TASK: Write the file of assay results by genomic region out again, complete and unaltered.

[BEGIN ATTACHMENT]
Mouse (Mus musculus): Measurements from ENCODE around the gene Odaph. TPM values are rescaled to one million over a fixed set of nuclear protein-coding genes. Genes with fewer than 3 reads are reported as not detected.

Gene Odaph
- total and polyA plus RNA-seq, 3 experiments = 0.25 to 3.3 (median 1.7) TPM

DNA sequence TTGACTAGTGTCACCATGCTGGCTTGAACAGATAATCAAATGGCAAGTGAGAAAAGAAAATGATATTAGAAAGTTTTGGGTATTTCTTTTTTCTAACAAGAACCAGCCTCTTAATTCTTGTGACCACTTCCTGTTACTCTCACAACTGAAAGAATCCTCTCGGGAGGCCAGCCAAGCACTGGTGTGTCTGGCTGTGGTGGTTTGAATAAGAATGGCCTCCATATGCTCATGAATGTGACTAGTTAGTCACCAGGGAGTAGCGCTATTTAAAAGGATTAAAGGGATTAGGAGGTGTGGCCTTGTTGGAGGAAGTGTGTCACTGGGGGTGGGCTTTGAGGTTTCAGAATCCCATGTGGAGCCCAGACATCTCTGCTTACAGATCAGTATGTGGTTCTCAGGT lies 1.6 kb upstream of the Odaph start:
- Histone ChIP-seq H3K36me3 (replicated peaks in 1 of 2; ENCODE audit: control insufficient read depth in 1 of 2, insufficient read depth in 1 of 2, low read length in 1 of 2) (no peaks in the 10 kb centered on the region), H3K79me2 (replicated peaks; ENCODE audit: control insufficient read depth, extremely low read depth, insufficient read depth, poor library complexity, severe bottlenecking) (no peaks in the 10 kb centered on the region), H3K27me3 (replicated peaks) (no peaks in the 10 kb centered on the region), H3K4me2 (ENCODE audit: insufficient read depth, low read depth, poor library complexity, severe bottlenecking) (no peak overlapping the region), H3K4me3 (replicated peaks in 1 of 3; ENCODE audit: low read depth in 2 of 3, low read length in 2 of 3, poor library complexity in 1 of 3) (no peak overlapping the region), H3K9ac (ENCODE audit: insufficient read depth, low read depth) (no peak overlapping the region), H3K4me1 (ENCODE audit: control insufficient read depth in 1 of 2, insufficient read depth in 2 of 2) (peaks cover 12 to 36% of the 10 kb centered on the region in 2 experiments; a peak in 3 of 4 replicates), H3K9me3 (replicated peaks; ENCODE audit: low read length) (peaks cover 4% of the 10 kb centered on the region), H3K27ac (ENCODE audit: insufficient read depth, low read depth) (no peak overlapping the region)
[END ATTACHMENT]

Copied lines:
Mouse (Mus musculus): Measurements from ENCODE around the gene Odaph. TPM values are rescaled to one million over a fixed set of nuclear protein-coding genes. Genes with fewer than 3 reads are reported as not detected.

Gene Odaph
- total and polyA plus RNA-seq, 3 experiments = 0.25 to 3.3 (median 1.7) TPM

DNA sequence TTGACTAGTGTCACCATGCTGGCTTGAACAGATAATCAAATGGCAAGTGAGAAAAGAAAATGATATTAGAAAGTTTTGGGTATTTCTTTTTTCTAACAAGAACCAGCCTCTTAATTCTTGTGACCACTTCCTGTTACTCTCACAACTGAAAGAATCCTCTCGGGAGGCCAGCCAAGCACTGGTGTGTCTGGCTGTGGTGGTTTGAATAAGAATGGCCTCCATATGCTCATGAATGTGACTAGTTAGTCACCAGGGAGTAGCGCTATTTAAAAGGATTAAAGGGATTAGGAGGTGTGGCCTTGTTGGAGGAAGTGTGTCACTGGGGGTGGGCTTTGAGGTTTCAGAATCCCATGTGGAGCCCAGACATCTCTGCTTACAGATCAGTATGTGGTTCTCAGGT lies 1.6 kb upstream of the Odaph start:
- Histone ChIP-seq H3K36me3 (replicated peaks in 1 of 2; ENCODE audit: control insufficient read depth in 1 of 2, insufficient read depth in 1 of 2, low read length in 1 of 2) (no peaks in the 10 kb centered on the region), H3K79me2 (replicated peaks; ENCODE audit: control insufficient read depth, extremely low read depth, insufficient read depth, poor library complexity, severe bottlenecking) (no peaks in the 10 kb centered on the region), H3K27me3 (replicated peaks) (no peaks in the 10 kb centered on the region), H3K4me2 (ENCODE audit: insufficient read depth, low read depth, poor library complexity, severe bottlenecking) (no peak overlapping the region), H3K4me3 (replicated peaks in 1 of 3; ENCODE audit: low read depth in 2 of 3, low read length in 2 of 3, poor library complexity in 1 of 3) (no peak overlapping the region), H3K9ac (ENCODE audit: insufficient read depth, low read depth) (no peak overlapping the region), H3K4me1 (ENCODE audit: control insufficient read depth in 1 of 2, insufficient read depth in 2 of 2) (peaks cover 12 to 36% of the 10 kb centered on the region in 2 experiments; a peak in 3 of 4 replicates), H3K9me3 (replicated peaks; ENCODE audit: low read length) (peaks cover 4% of the 10 kb centered on the region), H3K27ac (ENCODE audit: insufficient read depth, low read depth) (no peak overlapping the region)